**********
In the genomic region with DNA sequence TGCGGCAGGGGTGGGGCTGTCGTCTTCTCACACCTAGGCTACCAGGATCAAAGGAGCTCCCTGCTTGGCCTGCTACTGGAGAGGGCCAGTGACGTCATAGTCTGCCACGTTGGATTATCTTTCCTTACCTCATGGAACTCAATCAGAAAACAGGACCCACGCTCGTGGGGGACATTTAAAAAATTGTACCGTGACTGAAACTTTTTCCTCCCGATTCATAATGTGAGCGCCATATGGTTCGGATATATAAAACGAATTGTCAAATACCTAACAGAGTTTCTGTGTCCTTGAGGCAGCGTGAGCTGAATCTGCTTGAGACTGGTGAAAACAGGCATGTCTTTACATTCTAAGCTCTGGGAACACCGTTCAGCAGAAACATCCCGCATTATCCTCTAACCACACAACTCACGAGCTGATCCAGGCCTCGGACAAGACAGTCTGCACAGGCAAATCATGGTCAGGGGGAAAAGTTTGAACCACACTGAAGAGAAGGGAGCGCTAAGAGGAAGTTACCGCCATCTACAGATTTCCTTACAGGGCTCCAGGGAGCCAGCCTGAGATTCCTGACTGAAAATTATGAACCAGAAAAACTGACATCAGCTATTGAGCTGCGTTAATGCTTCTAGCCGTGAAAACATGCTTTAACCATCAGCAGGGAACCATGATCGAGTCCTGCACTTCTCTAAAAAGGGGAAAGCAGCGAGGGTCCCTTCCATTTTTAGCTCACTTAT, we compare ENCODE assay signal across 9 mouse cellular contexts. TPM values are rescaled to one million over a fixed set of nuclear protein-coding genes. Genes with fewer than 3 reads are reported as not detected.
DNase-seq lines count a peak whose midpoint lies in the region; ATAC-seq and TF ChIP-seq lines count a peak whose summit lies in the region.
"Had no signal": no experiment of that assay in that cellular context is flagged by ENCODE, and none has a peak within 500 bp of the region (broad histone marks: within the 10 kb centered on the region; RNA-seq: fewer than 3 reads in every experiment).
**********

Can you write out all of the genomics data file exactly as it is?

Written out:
In the genomic region with DNA sequence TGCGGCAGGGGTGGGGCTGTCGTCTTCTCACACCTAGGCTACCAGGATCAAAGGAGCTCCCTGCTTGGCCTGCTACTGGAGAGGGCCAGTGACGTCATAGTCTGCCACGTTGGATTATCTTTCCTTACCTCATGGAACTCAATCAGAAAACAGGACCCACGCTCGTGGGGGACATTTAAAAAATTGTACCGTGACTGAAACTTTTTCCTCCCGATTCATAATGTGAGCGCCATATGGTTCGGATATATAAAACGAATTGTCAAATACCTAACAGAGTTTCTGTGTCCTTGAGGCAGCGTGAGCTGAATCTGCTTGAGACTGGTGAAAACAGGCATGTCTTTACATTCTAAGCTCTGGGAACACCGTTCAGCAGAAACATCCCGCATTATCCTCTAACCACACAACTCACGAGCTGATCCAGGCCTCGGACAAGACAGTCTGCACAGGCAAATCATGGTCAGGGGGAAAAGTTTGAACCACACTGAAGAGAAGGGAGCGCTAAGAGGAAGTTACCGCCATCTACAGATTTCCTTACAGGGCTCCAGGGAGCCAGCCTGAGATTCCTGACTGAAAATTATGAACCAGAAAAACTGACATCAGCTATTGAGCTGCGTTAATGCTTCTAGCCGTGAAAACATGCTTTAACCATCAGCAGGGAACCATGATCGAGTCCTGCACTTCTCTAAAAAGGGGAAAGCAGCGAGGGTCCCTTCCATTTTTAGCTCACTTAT, we compare ENCODE assay signal across 9 mouse cellular contexts. TPM values are rescaled to one million over a fixed set of nuclear protein-coding genes. Genes with fewer than 3 reads are reported as not detected.
DNase-seq lines count a peak whose midpoint lies in the region; ATAC-seq and TF ChIP-seq lines count a peak whose summit lies in the region.
"Had no signal": no experiment of that assay in that cellular context is flagged by ENCODE, and none has a peak within 500 bp of the region (broad histone marks: within the 10 kb centered on the region; RNA-seq: fewer than 3 reads in every experiment).